Jack Madigan is, by many accounts, blessed. He can still effortlessly turn a pretty head. And thanks to his legendary rock star father, he lives an enviable existence in a once-glorious, now-crumbling Boston town house with his teenage son, Harlan. But there is one tiny drawback: Jack is an agoraphobe. As long as his dad's admittedly dwindling royalties keep rolling in, Jack's condition isn't a problem. But then the money runs out... and all hell breaks loose.
For two hundred years, the constitutionality of capital punishment had been axiomatic. But in 1962, Justice Arthur Goldberg and his clerk Alan Dershowitz dared to suggest otherwise, launching an underfunded band of civil rights attorneys on a quixotic crusade. In 1972, in a most unlikely victory, the Supreme Court struck down Georgia’s death penalty law in Furman v. Georgia.
"This narrator is awesome!"
Debates about U.S. foreign policy have revolved around three main traditions - liberal internationalism, realism, and nationalism. In this audiobook, distinguished political scientist, Henry Nau, delves deeply into a fourth, overlooked foreign policy tradition that he calls "conservative internationalism." This approach spreads freedom, like liberal internationalism; arms diplomacy, like realism; and preserves national sovereignty, like nationalism.
When General Douglas MacArthur arrived in Australia in March 1942, having successfully left the Philippines to organize a new American army, he vowed, "I shall return!" More than two years later he did return, at the head of a large U.S. army to retake the Philippines from the Japanese. The place of his re-invasion was the central Philippine Island of Leyte. Much has been written about the naval Battle of Leyte Gulf that his return provoked, but almost nothing has been written about the three-month long battle to seize Leyte itself.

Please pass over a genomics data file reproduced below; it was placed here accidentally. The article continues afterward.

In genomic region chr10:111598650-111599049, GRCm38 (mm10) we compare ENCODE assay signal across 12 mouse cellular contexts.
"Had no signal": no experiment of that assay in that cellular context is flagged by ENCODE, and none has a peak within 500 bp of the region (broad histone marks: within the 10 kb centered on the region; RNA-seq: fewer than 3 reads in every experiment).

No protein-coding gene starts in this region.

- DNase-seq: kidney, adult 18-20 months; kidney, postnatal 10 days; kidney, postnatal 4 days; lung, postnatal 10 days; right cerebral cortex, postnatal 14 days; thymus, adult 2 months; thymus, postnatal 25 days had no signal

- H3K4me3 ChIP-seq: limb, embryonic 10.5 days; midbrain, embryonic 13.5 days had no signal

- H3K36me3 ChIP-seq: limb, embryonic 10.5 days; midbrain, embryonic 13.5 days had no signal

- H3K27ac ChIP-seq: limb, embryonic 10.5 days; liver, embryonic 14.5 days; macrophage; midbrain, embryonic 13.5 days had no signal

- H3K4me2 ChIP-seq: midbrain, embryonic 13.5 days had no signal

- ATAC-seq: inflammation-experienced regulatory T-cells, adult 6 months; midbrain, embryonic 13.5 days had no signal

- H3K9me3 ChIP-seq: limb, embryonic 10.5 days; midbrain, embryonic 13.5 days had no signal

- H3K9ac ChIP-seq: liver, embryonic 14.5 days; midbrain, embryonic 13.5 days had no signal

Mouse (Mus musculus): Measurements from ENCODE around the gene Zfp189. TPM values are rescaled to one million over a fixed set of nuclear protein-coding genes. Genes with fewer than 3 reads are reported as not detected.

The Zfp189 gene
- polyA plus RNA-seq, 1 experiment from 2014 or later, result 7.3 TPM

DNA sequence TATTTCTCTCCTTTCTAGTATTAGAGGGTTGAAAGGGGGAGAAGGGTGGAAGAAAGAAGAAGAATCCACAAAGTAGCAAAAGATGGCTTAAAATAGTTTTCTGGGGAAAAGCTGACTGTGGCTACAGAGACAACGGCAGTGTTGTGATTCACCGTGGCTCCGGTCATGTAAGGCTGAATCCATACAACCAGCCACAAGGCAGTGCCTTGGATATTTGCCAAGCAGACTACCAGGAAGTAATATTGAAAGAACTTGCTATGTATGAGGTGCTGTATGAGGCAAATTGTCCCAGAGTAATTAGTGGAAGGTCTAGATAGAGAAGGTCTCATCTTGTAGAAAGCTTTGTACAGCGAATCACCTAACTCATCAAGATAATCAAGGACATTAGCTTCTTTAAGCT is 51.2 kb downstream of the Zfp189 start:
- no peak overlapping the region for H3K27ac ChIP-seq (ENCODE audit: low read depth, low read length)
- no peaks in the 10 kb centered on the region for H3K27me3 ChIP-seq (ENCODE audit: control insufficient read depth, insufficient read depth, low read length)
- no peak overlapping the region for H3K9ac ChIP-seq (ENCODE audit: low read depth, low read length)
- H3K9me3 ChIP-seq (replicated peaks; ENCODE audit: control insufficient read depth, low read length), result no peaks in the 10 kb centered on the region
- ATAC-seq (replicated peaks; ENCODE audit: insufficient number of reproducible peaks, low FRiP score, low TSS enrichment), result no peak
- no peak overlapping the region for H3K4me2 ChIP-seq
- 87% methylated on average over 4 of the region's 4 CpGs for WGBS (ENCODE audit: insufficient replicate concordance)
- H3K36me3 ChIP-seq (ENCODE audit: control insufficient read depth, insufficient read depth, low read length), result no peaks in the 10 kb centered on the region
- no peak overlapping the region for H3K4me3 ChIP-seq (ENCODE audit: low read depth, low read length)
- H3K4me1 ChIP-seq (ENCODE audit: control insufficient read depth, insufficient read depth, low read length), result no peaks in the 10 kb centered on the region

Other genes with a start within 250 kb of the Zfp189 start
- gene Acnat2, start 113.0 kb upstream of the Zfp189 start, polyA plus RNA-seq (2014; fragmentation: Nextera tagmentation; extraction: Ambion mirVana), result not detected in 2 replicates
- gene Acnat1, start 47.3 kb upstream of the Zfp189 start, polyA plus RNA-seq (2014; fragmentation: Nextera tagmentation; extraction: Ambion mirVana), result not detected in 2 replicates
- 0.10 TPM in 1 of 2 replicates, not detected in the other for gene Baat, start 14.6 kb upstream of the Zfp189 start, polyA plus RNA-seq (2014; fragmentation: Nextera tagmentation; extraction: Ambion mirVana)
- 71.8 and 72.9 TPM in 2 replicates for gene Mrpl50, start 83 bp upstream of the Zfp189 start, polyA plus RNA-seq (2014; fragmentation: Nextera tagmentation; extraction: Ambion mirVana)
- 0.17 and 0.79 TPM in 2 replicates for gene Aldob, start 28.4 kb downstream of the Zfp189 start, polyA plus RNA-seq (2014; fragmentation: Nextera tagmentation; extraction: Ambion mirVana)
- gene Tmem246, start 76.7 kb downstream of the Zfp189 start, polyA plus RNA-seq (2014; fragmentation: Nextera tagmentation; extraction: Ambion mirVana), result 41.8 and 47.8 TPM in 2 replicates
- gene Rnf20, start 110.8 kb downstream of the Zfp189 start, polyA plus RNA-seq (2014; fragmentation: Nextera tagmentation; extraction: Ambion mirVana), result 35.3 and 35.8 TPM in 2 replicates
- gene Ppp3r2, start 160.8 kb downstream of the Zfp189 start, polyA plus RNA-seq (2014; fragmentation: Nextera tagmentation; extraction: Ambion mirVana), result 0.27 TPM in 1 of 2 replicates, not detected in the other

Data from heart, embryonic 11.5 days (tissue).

We rarely discuss college anymore without bringing up its exorbitant price tag. Is there an education bubble? Is a bachelor's degree worth the investment? If you didn't know better, you'd think universities were only available to us on the stock market. What ever happened to the actual human souls who do the teaching and learning these institutions are rumored to promote? Mark Edmundson, a renowned professor of English at the University of Virginia, has considered the personal meaning of education his whole career.